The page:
Ironically whule the UDA came to tghe resuce of the old workld and from 1946 helped relaunch the two biggest losers of world war 2 Germsny and Japan, american (not withstandiong thair family trees origins) had previously had little modern of knowledge of Eurasia but were pulled into peacekeeping and the cold war with russia through the sceond half of the 20th C. Whilst there was some understanding of the extraoerdinary progress japanese enginers made with electornics, civil and other enginnering, the rise and rise of the east and the often difficult bodrers that had been caused by British and Jpoanese colonisation of the region are not deeply studied by most Americans or their media. It should be the best news the world has ever seen that the fifth of the world in chjna tghat closed itself to the world for more than a centiry after Brfits has offered opium as a gtrading currency in 1860 is now as entrepreneurial as anywhere. With over half of tghe world's ;people facikng either the sout asia or east asia coastal belts, the opportunity the east is cfreating to win0pwin gtrade oin line with moore's ever increasing technology should make sustainable youth worlwdie the gfreatesty positive curency-invetsment the human race has ever mapped. But this is not how USA or the block of coungtriues ruled by the Euro have marketed transapfrently. Instead we are caught in the Keynsian crisis of economist not valuing the hippocratic oathes he had published as tghe final chapter of the ngeneral throy of employment money and interest. The 2020s are likely to make the system designs our tech spreads irreversible- will the end game be big brother extinction or little sister sustainability?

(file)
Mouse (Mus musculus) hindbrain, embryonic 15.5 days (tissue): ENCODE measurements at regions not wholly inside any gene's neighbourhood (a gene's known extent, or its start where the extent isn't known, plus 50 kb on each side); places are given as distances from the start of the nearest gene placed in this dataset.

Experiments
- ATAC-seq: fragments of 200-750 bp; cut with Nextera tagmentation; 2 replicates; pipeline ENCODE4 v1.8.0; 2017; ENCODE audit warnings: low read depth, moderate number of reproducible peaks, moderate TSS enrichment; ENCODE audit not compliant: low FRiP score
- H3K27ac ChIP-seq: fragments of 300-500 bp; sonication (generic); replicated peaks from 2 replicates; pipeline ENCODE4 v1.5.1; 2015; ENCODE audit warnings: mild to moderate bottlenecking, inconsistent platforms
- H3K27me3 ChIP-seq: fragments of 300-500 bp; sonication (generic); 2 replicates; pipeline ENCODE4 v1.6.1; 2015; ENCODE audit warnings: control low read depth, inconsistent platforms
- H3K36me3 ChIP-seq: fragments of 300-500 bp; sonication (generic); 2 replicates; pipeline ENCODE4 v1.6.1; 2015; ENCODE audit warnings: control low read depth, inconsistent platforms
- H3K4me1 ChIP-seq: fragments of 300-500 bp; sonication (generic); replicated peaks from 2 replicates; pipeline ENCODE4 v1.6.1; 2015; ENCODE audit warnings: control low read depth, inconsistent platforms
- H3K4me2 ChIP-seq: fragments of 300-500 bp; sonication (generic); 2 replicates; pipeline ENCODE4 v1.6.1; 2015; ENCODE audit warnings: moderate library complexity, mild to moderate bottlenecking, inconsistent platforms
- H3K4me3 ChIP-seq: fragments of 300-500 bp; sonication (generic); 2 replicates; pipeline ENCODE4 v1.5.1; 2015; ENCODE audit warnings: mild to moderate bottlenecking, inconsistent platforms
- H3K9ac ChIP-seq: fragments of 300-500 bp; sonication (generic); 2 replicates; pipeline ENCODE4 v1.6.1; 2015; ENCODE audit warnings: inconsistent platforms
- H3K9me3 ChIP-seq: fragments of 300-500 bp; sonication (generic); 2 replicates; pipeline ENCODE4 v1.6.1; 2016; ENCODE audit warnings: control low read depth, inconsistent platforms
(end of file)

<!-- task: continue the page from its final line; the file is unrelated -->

Saturday, May 6, 2017